NEW YORK — By year’s end, Levi Strauss & Co. aims to part ways with the Dockers brand, a label the San Francisco jeans giant launched in 1986 that today represents almost 25 percent of its revenues.

This story first appeared in the July 8, 2004 issue of WWD. Subscribe Today.

Since the company acknowledged in May it had hired Citigroup Inc. to look at sale possibilities, speculation has swirled as to which firm might buy it.

The size of the Dockers business — $1 billion in direct sales and another $360 million in licensed products — has kept the list short, limited to companies able to shell out the $650 million to $1 billion expected purchase price.

“The deal has got to be limited to such a small universe of participants,” by virtue of Dockers’ scale, said Andrew Jassin, a partner in the New York-based Jassin-O’Rourke Group consultancy.

Levi’s officials have said the proceeds from a sale of Dockers could put a hefty dent in the company’s $2.02 billion debt load. But they insist that, while they want to sell the unit, they don’t have to — meaning that if they don’t get their undisclosed target price, they’ll keep it.

Levi’s has been in bleak financial straits for some time. For fiscal 2003, which ended Nov. 30, the company posted sales of $4.15 billion. Levi’s revenues had peaked at $7 billion in 1996, before seven consecutive years of sales declines. The company last year took a $349 million net loss.

A financial source said the initial round of bids on the Dockers business was due last week, though Levi’s officials have kept mum on what companies have made offers. But sources in the denim, textile and financial arenas have named several firms as being likely to take a close look at Dockers. That list includes VF Corp., Hong Kong sourcing powerhouse Li & Fung Ltd. and Kellwood Co., with Jones Apparel Group and Liz Claiborne also seen as possibilities by virtue of their size and acquisitive natures.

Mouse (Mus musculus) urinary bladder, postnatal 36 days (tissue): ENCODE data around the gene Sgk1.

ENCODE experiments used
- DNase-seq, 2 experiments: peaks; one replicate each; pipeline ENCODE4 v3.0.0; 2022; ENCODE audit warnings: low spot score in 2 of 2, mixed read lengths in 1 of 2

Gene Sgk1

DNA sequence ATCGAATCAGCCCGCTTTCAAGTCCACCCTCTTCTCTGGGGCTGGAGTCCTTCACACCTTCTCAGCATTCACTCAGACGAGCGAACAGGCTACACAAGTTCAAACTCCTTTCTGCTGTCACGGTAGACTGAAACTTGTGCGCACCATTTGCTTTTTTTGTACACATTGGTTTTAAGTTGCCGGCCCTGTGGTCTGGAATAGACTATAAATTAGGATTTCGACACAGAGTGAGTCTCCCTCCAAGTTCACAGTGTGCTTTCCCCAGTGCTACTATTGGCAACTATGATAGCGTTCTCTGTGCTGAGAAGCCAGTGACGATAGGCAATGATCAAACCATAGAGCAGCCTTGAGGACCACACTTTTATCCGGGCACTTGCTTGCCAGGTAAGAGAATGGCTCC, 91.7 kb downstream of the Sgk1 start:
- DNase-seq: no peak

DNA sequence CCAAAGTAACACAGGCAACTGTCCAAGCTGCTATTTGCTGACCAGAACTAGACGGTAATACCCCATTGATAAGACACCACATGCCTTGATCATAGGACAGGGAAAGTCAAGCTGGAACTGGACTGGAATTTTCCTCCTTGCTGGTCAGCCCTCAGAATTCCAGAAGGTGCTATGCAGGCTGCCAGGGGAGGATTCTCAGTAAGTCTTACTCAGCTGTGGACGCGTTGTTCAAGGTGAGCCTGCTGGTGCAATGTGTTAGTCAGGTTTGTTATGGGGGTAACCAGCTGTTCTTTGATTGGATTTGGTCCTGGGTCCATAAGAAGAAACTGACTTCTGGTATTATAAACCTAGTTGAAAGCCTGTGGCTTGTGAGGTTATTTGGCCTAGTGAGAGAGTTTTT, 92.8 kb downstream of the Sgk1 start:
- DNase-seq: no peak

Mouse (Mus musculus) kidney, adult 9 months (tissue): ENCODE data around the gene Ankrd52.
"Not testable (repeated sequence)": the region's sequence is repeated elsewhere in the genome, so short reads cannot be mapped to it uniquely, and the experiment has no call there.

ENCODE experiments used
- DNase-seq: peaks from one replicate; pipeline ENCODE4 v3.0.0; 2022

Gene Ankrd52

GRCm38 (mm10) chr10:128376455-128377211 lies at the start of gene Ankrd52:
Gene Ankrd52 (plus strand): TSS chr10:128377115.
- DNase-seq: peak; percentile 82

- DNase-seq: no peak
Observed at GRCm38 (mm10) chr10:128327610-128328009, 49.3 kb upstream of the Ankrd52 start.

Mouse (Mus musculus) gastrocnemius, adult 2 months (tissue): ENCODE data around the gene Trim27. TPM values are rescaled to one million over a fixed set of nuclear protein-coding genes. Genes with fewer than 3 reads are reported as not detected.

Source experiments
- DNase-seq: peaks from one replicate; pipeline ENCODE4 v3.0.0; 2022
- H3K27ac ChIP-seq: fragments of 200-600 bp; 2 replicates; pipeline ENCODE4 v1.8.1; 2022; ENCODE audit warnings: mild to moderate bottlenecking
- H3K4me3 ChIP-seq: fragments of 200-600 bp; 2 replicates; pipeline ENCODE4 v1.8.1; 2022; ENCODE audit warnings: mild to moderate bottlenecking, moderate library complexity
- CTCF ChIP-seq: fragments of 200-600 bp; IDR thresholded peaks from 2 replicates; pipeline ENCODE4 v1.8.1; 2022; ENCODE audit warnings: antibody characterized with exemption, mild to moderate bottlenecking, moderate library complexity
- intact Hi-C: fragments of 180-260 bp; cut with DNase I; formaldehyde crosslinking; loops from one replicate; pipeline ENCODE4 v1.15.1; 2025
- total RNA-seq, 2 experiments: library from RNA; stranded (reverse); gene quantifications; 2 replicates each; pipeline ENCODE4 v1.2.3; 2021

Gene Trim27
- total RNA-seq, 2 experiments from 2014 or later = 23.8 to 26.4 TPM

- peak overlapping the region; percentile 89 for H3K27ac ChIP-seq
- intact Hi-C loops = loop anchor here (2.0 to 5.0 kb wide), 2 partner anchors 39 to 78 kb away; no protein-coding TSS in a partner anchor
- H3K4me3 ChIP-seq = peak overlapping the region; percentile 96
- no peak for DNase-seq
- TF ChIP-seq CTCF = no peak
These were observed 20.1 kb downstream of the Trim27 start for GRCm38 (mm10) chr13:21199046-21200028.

VF officials have declined to confirm or deny their interest in Dockers, which a company spokeswoman earlier this year called “a strong brand.” The Greensboro, N.C.-based company — which, with its Lee and Wrangler brands is Levi’s largest rival — has been on a major acquisition tear, closing in recent months on the Vans and Napapijiri brands. The VF spokeswoman did not return calls seeking further comment.

At Kellwood’s annual meeting in St. Louis last month, chairman and chief executive officer Hal Upbin said of Dockers, “It would be out of character for us to make such a large acquisition, but we need to take a serious look at this opportunity.” Kellwood currently holds the license to produce women’s tops under the Dockers name. A Kellwood spokeswoman said the company’s position on Dockers remained unchanged.

The dark-horse candidate is Li & Fung, which for most of its history has served as a back-room operator, coordinating overseas buying efforts for U.S. and European apparel firms that wanted to concentrate on sales, design and marketing. Over the past year, Li & Fung officials have said they’re looking to build the company’s presence in the branded world and the firm in recent months has picked up the rights to produce certain tops under the Levi’s Red Tab and Levi Strauss Signature brands.

Li & Fung executives could not be reached for comment.

Expressions of interest haven’t been limited to multibillion-dollar enterprises, though. In May, Marc Ecko Enterprises, which does about $350 million in annual sales, claimed it was also thinking about buying Dockers, which is roughly three times its size.

Jassin noted that other possibilities were that a retailer or investor from outside the apparel industry would make a run at Dockers. A retail buyer, though, would have to decide whether to continue to wholesale the brand to its competitors or to make Dockers a house brand, which could mean losing hundreds of millions of dollars in revenue.

Small World
Possible Bidders for $1B Dockers Business
Current Assets
Li & Fung Ltd.
$5.47 billion
$157.0 million
$899.1 million
$638.9 million
VF Corp.
$5.21 billion
$397.9 million
$2.21 billion
$2.26 billion
Jones Apparel Group Inc.
$4.38 billion
$328.6 million
$1.46 billion
$1.46 billion
Liz Claiborne Inc.
$4.24 billion
$279.7 million
$1.35 billion
$966.9 million
Kellwood Co.
$2.35 billion
$71.1 million $882.9 million
$577.0 million
$577.0 million